To anyone who wonders why I've failed to post much in the past two weeks, I can explain in part at least by saying that last week was spent in Montana, where computer access never quite made the priority list.
Congratulations to my 'best friend' Briana, newly-graduated photography major, for whose celebrations of achievement I made the trip! If you've never checked out her work, you can view some of it by clicking here.
Montana owed me after its cold--literally, 15 below zero--welcome last time. The Big Sky State made up for its less-than-affectionate treatment of a former resident by treating me to sunshine, highs in the 70s at least, and a couple of spectacular thunderstorms. Briana and I took refuge in the library during Thursday's storm, watched the rain and lightning out the windows, and fell asleep in chairs in one of the reading corners.
It's hard to believe, now, that I've lived in Washington as long as I lived in Montana. Maybe childhood always seems longer in looking back than other dispensations of life. Be that as it may, Briana and her family are of the kindred-spirit sort that with them, the conversation and habits of friendship fall into their natural, relaxed ways with little regard for the passage of time.
Even after a fair amount of experience, it still amazes me that only a couple of hours took me from my sister's goodbye to my friend's hello, hundreds of miles away; that the same brief amount of time took me from my friend's hug on sunlit Montana tarmac to my boyfriend's kiss under slate-gray Seattle skies.
Flying back--maybe because of the extra 5,000-foot-drop in elevation--always turns my hearing inside out so things sound louder inside my head than entering my ears from outside. This is a royal annoyance when, upon getting off the plane, one goes straight to church service in a cathedral with an real (not synthesized) pipe organ. That beautiful instrument still sounded good, though.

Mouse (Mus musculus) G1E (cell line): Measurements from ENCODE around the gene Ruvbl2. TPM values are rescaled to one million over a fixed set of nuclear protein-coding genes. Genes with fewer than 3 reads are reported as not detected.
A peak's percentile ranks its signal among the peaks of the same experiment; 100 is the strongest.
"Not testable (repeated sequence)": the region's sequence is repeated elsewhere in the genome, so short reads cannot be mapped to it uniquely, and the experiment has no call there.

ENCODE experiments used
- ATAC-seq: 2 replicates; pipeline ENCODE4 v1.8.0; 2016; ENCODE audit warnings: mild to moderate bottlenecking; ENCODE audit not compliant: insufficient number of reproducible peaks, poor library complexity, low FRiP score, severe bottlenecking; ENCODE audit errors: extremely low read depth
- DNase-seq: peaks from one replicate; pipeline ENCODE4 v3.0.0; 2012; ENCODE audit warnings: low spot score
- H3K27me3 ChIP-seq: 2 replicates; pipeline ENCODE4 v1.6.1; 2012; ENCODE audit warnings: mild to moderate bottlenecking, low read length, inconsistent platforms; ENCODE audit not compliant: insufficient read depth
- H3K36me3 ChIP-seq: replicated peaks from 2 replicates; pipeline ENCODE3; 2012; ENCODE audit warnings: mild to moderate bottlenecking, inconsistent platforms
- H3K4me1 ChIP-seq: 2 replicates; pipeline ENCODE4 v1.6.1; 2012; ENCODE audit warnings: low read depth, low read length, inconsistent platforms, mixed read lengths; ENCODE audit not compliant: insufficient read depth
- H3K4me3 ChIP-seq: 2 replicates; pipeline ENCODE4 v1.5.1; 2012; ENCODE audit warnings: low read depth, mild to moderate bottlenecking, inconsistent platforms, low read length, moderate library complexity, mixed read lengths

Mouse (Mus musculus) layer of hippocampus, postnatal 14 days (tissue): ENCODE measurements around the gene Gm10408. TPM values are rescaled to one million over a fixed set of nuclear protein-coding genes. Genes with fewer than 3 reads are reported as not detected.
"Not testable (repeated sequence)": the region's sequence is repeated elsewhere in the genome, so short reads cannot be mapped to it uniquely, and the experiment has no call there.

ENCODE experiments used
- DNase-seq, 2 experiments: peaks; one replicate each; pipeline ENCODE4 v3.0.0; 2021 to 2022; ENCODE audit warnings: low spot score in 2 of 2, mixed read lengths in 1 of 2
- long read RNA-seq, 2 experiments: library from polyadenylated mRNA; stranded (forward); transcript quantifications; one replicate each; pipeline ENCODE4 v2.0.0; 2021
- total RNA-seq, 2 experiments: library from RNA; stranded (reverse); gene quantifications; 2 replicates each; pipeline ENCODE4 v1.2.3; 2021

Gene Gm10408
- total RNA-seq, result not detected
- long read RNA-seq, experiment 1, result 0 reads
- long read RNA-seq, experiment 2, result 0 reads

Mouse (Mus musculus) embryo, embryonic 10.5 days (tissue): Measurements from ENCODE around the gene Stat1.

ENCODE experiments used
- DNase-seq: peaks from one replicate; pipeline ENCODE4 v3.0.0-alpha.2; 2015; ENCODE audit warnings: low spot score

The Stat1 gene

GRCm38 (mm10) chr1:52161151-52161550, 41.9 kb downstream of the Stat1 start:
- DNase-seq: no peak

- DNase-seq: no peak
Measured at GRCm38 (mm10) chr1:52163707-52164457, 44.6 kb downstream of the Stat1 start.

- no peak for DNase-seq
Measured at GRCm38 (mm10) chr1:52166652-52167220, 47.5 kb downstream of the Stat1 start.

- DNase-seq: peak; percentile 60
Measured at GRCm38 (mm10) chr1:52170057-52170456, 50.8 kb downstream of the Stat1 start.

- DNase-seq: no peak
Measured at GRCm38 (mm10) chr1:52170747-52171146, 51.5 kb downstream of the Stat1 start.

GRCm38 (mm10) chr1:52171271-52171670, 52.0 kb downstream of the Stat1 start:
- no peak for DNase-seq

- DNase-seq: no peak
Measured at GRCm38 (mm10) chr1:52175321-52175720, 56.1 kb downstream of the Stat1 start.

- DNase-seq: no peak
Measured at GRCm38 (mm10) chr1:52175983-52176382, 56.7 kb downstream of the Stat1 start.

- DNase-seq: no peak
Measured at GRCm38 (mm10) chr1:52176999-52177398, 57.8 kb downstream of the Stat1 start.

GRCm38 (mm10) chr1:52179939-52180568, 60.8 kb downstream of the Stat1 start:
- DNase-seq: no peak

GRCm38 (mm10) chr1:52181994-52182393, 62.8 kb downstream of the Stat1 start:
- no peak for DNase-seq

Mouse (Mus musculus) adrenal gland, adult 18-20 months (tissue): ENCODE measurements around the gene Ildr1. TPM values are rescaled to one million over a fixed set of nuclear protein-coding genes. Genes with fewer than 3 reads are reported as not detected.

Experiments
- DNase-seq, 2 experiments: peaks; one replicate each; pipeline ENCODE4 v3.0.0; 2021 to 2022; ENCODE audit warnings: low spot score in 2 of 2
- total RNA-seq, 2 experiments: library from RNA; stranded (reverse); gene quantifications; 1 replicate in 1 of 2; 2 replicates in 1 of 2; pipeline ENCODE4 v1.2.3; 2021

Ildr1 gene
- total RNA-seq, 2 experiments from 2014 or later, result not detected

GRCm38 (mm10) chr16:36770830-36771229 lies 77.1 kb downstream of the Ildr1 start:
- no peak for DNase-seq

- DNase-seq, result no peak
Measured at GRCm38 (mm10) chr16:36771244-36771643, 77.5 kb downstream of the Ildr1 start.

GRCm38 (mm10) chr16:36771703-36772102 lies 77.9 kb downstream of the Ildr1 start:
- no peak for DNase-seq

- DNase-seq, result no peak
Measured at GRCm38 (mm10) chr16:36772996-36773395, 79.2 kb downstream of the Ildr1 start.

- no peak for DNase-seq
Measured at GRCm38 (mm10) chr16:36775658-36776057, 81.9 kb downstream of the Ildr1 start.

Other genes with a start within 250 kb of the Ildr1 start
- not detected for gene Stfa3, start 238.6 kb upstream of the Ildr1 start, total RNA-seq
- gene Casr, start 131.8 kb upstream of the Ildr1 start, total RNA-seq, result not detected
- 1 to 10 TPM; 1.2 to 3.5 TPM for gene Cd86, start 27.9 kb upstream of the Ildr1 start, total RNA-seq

On my last night in Montana, a bunch of us stayed up way too late watching Harry Potter and the Prisoner of Azkaban. Mr. Bell and I punctuated the movie with regular interjections like these: "Nothing like the book", "Not in the book", and "Funny, but not in the book." I'd forgotten how far the movies' scenes deviated from the events in the books. Order of the Phoenix is probably going to make me angry, but I plan to watch it anyway.
I did notice one thing, though, from that re-watch of movie #3: the scene where Lupin points out that Harry has his mother's eyes. Somewhere I seem to recall hearing that J. K. Rowling commented on that little conversation as basically prophetic. Here's the quote, thanks to www.imdb.com:
"You know the very first time I saw you, Harry, I recognized you immediately. Not by your scar, by your eyes. They're your mother, Lily's. Yes, oh yes. I knew her. Your mother was there for me at a time when no one else was. Not only was she a singularly gifted witch, she was also an uncommonly kind woman. She had a way of seeing the beauty in others ... Most especially when that person couldn't see it in themselves.... You are more like [your parents] than you know, Harry. In time you'll come to see just how much. "
That made me think. I've been considering the importance of Harry's inheritance of "Lily's eyes" as having to do with others looking in, not Harry looking out. Hmmm...
Sixty-seven days and counting!